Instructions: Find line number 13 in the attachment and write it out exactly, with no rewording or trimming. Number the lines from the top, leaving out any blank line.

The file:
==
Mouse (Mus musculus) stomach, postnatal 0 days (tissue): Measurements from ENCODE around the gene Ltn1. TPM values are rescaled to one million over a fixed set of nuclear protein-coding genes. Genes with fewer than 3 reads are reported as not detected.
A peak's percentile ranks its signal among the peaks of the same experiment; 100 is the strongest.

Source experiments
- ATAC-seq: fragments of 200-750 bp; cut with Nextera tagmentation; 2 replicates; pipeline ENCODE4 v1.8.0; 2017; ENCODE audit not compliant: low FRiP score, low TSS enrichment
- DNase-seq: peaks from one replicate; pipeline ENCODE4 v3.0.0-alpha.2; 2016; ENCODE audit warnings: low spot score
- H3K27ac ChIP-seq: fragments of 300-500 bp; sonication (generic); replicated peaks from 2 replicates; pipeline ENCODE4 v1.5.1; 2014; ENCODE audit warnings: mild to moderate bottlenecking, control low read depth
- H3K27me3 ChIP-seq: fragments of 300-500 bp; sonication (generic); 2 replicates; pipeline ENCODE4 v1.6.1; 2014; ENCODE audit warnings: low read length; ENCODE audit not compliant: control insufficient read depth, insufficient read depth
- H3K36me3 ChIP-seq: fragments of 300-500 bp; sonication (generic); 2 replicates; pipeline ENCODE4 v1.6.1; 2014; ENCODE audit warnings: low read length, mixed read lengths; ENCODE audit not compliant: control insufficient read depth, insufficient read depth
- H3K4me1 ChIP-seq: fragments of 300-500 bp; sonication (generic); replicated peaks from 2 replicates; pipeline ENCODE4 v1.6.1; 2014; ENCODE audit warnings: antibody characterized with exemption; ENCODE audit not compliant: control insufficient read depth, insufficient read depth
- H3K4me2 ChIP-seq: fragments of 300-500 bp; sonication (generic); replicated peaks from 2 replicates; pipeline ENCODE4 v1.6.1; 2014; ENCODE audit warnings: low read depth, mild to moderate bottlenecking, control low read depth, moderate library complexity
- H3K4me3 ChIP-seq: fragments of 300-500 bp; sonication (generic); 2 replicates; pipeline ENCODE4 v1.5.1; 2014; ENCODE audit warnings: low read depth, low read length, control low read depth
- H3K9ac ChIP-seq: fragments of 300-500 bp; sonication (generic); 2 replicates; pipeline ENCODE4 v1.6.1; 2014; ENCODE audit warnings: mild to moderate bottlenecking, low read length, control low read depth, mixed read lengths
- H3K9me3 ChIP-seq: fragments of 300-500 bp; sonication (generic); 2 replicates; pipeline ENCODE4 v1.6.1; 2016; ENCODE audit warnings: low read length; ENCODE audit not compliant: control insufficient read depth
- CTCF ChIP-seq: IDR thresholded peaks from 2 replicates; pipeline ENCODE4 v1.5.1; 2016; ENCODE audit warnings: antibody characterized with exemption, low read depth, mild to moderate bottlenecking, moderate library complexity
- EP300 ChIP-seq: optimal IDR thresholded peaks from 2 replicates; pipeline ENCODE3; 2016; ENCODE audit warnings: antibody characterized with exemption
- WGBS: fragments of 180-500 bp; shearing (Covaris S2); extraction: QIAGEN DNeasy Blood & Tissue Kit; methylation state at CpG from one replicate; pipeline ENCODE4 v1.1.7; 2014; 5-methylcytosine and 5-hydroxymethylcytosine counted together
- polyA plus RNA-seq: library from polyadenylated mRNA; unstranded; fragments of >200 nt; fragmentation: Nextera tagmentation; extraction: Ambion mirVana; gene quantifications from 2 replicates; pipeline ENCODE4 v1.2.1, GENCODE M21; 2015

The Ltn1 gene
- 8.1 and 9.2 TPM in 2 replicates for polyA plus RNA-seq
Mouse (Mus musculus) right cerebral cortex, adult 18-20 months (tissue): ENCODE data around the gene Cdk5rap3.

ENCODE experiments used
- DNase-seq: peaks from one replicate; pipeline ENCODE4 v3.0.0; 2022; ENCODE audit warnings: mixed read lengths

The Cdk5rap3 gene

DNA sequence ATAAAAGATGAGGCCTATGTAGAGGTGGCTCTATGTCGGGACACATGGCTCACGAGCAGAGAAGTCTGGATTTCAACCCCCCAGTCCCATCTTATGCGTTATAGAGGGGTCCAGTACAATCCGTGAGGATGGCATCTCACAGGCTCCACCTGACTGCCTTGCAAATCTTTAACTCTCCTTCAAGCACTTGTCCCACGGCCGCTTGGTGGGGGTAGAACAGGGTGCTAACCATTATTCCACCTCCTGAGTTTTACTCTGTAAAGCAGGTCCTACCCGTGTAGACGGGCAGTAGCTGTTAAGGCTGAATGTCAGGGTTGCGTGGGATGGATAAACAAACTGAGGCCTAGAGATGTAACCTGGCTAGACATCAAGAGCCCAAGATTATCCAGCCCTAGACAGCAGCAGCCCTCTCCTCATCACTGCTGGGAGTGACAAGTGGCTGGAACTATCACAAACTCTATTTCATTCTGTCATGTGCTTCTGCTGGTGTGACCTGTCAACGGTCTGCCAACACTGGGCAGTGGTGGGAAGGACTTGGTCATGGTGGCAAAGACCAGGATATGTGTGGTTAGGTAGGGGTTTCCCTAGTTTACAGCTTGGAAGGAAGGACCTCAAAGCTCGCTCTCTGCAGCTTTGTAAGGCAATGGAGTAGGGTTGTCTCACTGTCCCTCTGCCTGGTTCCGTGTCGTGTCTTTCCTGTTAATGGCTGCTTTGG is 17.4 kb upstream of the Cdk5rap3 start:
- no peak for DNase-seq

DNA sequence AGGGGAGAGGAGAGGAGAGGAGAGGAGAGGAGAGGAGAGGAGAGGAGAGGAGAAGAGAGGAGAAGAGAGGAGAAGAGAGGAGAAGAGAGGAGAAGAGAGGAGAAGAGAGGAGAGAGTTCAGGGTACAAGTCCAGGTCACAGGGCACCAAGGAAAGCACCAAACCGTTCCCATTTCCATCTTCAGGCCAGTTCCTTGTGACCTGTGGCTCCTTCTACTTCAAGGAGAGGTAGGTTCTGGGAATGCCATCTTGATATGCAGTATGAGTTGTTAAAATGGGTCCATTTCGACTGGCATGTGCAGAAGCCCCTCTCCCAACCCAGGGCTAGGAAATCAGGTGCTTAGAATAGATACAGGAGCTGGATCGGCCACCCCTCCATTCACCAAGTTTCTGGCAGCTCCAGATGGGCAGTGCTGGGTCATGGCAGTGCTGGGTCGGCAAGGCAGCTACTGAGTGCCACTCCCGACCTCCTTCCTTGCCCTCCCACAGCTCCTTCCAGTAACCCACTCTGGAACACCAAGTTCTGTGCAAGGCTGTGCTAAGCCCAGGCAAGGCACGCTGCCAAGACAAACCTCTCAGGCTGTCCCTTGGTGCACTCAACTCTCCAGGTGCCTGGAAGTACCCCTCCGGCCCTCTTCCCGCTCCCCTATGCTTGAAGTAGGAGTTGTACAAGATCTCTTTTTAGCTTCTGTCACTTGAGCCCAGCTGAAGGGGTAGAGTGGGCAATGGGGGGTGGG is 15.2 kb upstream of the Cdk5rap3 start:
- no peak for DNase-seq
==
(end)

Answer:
- H3K9me3 ChIP-seq: fragments of 300-500 bp; sonication (generic); 2 replicates; pipeline ENCODE4 v1.6.1; 2016; ENCODE audit warnings: low read length; ENCODE audit not compliant: control insufficient read depth